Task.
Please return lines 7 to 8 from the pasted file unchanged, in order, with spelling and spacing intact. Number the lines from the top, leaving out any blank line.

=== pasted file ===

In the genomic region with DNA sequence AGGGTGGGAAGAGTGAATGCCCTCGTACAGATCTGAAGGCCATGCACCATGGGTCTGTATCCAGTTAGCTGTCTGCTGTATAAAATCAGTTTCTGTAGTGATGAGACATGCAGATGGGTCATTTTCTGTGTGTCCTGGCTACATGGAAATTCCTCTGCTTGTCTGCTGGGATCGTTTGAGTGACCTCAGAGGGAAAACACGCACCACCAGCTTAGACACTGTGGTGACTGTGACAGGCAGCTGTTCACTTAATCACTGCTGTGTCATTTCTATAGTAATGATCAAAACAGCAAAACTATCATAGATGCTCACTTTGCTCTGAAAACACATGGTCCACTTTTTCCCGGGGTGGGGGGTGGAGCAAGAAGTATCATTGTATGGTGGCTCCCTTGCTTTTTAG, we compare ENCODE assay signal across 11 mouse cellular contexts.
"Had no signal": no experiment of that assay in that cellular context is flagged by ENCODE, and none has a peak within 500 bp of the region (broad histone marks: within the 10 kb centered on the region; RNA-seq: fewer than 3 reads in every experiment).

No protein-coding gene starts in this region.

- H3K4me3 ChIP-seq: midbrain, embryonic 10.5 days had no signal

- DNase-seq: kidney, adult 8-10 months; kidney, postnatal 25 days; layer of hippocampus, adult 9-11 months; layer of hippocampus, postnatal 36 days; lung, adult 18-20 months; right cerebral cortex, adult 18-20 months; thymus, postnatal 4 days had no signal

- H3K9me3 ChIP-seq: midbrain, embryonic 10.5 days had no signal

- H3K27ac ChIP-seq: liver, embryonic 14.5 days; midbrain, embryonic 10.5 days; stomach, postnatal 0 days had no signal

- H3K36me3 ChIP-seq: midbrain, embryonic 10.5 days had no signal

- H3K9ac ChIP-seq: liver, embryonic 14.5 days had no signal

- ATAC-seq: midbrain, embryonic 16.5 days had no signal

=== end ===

- H3K27ac ChIP-seq: liver, embryonic 14.5 days; midbrain, embryonic 10.5 days; stomach, postnatal 0 days had no signal

- H3K36me3 ChIP-seq: midbrain, embryonic 10.5 days had no signal